Nominations for the 28th annual Klamath Country Volunteer of the Year are due April 1 to the United Way of the Klamath Basin at 136 N. Third Street in Klamath Falls, according to a release.

Due to COVID-19 social distancing restrictions, a celebration luncheon will not be held this year, but every nominee will receive an award and be highlighted in a special Volunteer Appreciation tabloid published during national week on Friday, April 23 in the Herald and News.

Nomination forms can be obtained by contacting the United Way at 541-882-5558, or can be downloaded from United Way’s home page at www.unitedwayoftheklamathbasin.org. According to officials, nomination forms can also be e-mailed or sent to you via U.S. postal service.

Rip City Riders Oregon, a Klamath Falls motorcycle club, donated $1,000 to the Assistance League of Klamath Basin to assist in transforming the lives of children and adults through community programs.

The Assistance League, based in Klamath Falls, said the generous donation will be used for the league’s primary philanthropic program, Operation School Bell. The local chapter provides school-age children with clothing, supplies and meets other challenges. Rip City Riders Oregon is a nonprofit organization located in Klamath Falls. The club works to establish a positive image for motorcycle enthusiasts. Their mission is to benefit Klamath Falls through charitable events and donations and to support other organizations that help the less fortunate.

Klamath Outdoor Science School recently received a $25,000 Environmental Education Grant from the Gray Family Foundation to do a series of outdoor field studies with local elementary students.

Third and fourth grade students participating in the program will travel to local natural areas with KOSS naturalist/instructors to do hands-on science explorations and investigations. Programs will begin in March and continue through the rest of the school year, and Gray will consider continued funding for this program in 2022 and 2023 as well. The programs will tie in with the students’ classroom science units and support Next Generation Science Standards.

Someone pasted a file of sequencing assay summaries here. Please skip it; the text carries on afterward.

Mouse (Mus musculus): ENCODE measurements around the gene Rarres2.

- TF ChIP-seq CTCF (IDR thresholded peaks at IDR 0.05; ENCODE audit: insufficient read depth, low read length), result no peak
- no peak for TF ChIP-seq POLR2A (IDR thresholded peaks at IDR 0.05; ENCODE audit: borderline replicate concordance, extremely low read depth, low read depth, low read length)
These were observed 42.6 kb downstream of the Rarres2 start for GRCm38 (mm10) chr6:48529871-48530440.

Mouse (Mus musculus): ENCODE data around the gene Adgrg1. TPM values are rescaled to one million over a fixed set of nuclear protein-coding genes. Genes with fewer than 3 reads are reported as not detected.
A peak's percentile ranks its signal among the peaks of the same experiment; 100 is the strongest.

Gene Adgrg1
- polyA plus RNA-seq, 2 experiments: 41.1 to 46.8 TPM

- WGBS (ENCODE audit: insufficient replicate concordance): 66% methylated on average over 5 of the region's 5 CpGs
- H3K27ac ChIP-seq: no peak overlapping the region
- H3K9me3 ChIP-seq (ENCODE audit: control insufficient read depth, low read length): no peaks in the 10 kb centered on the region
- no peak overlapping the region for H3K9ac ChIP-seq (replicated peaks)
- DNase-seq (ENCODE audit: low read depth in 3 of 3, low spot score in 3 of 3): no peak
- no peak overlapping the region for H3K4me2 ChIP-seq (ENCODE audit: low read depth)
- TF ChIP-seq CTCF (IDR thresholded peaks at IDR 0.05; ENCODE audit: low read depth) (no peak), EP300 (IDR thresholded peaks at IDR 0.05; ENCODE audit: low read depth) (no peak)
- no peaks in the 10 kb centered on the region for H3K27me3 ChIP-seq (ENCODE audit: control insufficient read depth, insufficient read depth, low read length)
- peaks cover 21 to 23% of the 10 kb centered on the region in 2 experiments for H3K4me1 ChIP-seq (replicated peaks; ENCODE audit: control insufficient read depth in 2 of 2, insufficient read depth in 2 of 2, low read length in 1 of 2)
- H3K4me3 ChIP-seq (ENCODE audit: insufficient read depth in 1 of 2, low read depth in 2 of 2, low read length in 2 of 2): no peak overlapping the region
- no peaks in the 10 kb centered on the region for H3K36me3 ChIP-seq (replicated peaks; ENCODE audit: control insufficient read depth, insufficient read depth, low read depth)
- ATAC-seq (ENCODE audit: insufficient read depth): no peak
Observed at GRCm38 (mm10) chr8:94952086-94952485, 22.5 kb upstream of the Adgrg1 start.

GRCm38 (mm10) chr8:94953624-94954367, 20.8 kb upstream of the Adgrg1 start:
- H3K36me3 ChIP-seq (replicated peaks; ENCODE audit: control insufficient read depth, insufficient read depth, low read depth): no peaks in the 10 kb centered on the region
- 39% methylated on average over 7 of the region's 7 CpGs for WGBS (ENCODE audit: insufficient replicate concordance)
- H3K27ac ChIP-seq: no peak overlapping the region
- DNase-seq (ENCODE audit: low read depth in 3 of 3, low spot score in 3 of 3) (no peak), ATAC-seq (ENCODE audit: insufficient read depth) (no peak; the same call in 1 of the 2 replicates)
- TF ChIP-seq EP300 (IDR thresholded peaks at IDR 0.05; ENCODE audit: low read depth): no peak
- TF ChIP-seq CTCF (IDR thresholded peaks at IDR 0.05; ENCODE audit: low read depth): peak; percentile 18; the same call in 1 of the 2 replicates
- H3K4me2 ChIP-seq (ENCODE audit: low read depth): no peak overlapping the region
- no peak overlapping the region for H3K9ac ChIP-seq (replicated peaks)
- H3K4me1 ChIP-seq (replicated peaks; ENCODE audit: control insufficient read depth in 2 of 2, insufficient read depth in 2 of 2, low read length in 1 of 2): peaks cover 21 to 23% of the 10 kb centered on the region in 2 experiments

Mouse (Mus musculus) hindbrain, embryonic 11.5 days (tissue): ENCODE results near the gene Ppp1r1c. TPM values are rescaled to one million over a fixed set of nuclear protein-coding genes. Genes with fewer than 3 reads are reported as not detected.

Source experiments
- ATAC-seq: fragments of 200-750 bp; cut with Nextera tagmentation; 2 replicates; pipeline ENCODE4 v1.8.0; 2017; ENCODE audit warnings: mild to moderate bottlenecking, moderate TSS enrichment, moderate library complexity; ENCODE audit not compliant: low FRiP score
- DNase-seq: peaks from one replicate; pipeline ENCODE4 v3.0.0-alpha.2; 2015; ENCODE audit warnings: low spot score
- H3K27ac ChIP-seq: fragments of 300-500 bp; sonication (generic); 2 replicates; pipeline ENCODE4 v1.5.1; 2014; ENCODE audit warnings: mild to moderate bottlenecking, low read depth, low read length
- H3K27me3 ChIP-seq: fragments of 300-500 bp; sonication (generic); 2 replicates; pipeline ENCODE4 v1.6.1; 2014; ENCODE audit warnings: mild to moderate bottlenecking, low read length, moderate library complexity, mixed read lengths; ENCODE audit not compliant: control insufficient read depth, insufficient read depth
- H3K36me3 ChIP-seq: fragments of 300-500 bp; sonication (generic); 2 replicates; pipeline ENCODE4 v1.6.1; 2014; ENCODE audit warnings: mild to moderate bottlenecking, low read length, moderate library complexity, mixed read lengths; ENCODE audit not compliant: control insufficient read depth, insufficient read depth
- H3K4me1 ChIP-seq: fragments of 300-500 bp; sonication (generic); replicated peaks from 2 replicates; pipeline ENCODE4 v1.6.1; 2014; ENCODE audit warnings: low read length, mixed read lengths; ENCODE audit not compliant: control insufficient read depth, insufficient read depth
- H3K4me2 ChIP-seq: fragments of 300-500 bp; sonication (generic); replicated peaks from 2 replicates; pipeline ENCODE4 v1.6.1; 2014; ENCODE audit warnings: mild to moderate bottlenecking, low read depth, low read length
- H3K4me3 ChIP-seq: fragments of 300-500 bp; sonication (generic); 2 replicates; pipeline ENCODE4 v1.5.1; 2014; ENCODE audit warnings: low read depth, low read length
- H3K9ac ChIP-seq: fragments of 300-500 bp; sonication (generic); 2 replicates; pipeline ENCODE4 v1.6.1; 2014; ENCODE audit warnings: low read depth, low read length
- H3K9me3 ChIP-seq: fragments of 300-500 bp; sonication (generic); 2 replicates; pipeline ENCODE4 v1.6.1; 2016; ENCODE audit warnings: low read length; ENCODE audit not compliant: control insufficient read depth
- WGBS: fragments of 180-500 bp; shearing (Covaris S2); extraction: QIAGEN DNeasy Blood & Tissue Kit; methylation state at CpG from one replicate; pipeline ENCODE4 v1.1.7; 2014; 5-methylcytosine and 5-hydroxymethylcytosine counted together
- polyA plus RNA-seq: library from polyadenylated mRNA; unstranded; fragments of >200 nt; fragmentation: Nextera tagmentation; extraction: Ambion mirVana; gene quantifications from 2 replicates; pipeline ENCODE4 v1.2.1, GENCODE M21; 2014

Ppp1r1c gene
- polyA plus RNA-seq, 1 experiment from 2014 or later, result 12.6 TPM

Third graders will study ecological concepts, focusing on biodiversity, plant and animal life cycles and adaptations to the environment. Fourth graders will study local geology, including volcanoes, geologic faults and strata, and erosion and deposition.

A Klamath Falls man was arrested Thursday and indicted for murder for his part in a 2019 shooting in which two people died.

Sean Brazil-Gates, 30, was indicted two days prior by the Klamath County grand jury. He was indicted on charges of murder, manslaughter, unlawful use of a weapon, felon in possession of a weapon and perjury. Detectives from the Klamath Falls Police Department arrested Brazil-Gates without incident at the Klamath County Parole and Probation Office, according to Klamath Falls Police.

Detectives from the Klamath Falls Police Department arrested Brazil-Gates without incident at the Klamath County Parole and Probation Office, according to Klamath Falls Police.

A 30 year old Pacific Terrace resident was booked into the county jail just before midnight Sunday morning on several counts.

Anthony House was charged with strangulation, resisting arrest, harassment, and four counts of attempting to commit a crime. No further details on the arrest were released,.

Around the state of Oregon

Meanwhile in Medford, The Medford Police Department originally reported a death on the Bear Creek Greenway north of the Medford Railroad Park that was considered a homicide investigation.